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When developing domain models, I can see two major ways of thinking about the design of the classes/entities. The first one assumes that a program as a kind of "simulation" of what happens in the real world. With that approach you would have a Customer class -for example- with perhaps methods that correspond to the actions a Customer can perform. Whenever the customer wants to do something, the corresponding method is called. The other approach would be to design the classes as if they were exposed to the user and s/he then has the ability to create and play with the objects “directly”, thinking of the program as a kind of extension of the user’s reality. With this approach, a Customer class would probably make no sense as the customer is already “involved”. I've read some articles talking about adding security at the method level, which seems to be consistent with this approach, but I believe both are used in the wild. How do you deal with this?

Thank you.

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Unfortunately, book/article recommendation questions are not welcome on Stack Overflow. Please read the help center about what kinds of questions are acceptable. –  slhck Nov 20 '13 at 15:42
    
No problem, I changed the question to comply. –  macka Nov 20 '13 at 15:45
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2 Answers

When developing a domain model you should never simulate what happens in the real world.

The real world is too complex and you need a domain model to simplify your specific application development. I've seen a few domain models defined as either "very flexible" (that is very abstract) or "realistic" (that means too detailed and complex to be understood), and all lead to project failures.

A domain model should contain only the domain expert's knowledge relevant to the application (that is always a small fraction of his knowledge) expressed in code that use his own language. And it should split in bounded contexts that further reduce the cognitive load.

If he talks about "trains", you can have a Train class in your domain model; if he talks about strategies, you can have a Strategy class in your domain model, but you can't have a Strategy class in the domain just because you find that something that he calls "player" can be implemented with a strategy pattern.

What you could have to simulate is the "paper process" that the expert actually use to provide a real world service.

For the rest of the question, it's something to evaluate case by case, application by application.

For example in the financial applications that I develop, different roles can sometimes use the same concepts in different ways. When I'm sure that the concept is exactly the same, I use bounded roles to express the differences. But note that this never happen to entity, just to value objects and domain services. If you find two roles talking about an identificable object (aka an entity), you know that the only thing that the two roles shares is the identity of the object, but they are thinking of different things.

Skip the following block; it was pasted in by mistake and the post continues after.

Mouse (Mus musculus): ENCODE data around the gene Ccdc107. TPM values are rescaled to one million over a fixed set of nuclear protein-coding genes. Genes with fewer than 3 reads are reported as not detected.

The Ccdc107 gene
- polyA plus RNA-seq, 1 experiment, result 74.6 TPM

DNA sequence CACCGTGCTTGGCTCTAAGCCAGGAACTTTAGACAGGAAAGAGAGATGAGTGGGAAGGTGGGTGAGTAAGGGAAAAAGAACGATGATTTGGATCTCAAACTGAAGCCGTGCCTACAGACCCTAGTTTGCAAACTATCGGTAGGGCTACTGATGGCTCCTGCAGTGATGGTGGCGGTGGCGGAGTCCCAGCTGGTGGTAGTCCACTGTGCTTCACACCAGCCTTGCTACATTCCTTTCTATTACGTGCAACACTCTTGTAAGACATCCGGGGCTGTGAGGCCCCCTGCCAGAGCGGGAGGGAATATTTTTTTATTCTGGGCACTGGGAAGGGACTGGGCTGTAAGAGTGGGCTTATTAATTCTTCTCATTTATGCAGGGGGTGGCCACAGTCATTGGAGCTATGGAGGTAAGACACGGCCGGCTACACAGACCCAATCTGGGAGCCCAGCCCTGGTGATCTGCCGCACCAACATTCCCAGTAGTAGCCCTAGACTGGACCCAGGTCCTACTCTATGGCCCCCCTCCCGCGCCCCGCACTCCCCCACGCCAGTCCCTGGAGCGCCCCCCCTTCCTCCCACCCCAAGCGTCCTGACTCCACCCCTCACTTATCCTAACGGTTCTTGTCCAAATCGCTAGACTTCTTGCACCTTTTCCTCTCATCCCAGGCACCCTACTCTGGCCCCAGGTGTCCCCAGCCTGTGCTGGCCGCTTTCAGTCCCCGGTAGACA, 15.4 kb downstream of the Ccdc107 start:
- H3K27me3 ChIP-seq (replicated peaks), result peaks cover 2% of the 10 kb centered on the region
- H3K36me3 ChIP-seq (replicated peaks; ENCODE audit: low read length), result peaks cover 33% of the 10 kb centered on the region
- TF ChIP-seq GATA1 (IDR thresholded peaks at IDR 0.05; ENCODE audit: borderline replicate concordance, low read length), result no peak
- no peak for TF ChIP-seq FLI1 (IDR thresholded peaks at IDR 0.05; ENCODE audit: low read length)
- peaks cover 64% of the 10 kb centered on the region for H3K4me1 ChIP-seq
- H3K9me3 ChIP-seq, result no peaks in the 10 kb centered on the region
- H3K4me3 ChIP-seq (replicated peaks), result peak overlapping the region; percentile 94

Bounded roles are similar to what you say about your ipothetical Customer class.

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I understand that models are simplifications and that a given entity can have multiple roles. My question is related to how the user (the actual person) is supposed to "participate" or interact with the models, because that would -or might- have an impact in the design. Is the user "involved", or some kind of spectator? In other words, do you assume the code in your domain model executes in the context of a user, or not? And why? Thanks! –  macka Nov 20 '13 at 18:36
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If I understood correctly you question it is mainly about viewpoint. The answer is: the PoV and respective terms you should be using are totally application-specific.

As an example consider what happens when you buy something at your local grocery store. From the store PoV they're selling goods to you. From your PoV, as a customer, you're purchasing goods. If you're implementing application for the point-of-sale terminal, you will model concepts like Customer, Sale, Product, Discount etc. On the opposite, if you're developing simple iOS application to track expenses, you'll be modeling concepts like Income, Expense (which could be that purchase), Place (which could be that grocery store) and so on. There is no point to model such concept as Customer in the context of this app, simply because there is always only one Customer - a current user, you. But modeling such concept as a Customer is perfectly ok within a context of PoS terminal application, which might need that to apply discounts or send marketing promotions.

The model, its granularity and respective terms will match a point of view and needs of the application being developed.

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Thanks, this is interesting. But how does it affect domain models? Does it imply that domain models are application (or point-of-view) specific? And even if we "lock" the point of view, is your comment indirectly suggesting that the second approach is preferred? –  macka Nov 21 '13 at 23:17
    
>> Does it imply that domain models are application (or point-of-view) specific? Absolutely. It's context dependent. –  Yevhen Bobrov Nov 21 '13 at 23:28
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